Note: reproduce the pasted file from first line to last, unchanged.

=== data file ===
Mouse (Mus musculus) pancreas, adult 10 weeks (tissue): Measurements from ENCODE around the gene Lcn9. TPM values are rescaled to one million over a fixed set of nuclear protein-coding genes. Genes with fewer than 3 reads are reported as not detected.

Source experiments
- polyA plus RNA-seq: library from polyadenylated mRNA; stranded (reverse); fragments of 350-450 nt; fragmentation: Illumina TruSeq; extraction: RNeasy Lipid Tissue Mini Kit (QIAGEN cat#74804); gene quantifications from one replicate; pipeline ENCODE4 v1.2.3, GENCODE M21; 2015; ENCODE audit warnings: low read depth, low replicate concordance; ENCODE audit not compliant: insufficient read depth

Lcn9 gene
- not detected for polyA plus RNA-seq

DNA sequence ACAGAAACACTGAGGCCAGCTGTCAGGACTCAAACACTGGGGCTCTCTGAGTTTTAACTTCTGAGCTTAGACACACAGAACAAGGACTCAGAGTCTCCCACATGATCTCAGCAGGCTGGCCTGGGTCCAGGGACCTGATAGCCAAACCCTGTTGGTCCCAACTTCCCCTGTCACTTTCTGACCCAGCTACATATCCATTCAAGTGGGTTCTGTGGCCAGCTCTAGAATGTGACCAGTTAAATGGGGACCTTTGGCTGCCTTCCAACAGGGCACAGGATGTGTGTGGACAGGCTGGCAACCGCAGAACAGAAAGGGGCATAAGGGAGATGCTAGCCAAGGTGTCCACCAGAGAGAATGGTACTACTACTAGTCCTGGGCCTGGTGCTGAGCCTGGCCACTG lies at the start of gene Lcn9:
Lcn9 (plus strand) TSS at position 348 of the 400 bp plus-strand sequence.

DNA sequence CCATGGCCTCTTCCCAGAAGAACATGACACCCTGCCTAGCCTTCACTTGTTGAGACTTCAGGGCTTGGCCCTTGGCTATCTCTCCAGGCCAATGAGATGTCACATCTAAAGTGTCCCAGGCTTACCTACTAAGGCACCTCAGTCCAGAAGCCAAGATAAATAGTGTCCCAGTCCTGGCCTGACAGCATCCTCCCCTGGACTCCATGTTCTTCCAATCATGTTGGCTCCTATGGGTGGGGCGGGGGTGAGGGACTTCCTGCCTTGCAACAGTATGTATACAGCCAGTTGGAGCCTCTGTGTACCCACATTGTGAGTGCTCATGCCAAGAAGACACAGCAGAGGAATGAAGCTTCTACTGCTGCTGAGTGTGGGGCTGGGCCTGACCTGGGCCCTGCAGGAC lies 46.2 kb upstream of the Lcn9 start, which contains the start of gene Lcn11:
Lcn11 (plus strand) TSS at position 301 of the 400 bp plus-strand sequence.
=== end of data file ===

Mouse (Mus musculus) pancreas, adult 10 weeks (tissue): Measurements from ENCODE around the gene Lcn9. TPM values are rescaled to one million over a fixed set of nuclear protein-coding genes. Genes with fewer than 3 reads are reported as not detected.

Source experiments
- polyA plus RNA-seq: library from polyadenylated mRNA; stranded (reverse); fragments of 350-450 nt; fragmentation: Illumina TruSeq; extraction: RNeasy Lipid Tissue Mini Kit (QIAGEN cat#74804); gene quantifications from one replicate; pipeline ENCODE4 v1.2.3, GENCODE M21; 2015; ENCODE audit warnings: low read depth, low replicate concordance; ENCODE audit not compliant: insufficient read depth

Lcn9 gene
- not detected for polyA plus RNA-seq

DNA sequence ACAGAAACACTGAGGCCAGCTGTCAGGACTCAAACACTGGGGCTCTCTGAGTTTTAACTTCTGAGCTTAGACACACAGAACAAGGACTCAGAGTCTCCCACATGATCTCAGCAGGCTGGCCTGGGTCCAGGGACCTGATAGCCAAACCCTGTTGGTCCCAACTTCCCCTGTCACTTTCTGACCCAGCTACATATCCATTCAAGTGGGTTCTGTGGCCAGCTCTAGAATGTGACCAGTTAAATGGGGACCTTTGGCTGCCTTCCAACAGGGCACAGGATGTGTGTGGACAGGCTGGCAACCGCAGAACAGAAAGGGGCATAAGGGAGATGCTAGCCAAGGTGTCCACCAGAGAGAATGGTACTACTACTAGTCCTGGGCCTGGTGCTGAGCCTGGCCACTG lies at the start of gene Lcn9:
Lcn9 (plus strand) TSS at position 348 of the 400 bp plus-strand sequence.

DNA sequence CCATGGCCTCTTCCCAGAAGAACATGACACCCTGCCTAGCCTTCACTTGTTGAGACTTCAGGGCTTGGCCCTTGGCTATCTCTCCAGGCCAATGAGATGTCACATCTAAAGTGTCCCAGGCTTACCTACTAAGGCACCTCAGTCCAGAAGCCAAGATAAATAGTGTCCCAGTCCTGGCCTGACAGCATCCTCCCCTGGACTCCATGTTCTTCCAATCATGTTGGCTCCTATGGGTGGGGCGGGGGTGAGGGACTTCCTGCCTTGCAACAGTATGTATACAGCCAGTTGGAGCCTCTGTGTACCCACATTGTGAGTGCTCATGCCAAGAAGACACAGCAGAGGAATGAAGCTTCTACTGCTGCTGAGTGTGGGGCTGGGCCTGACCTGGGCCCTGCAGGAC lies 46.2 kb upstream of the Lcn9 start, which contains the start of gene Lcn11:
Lcn11 (plus strand) TSS at position 301 of the 400 bp plus-strand sequence.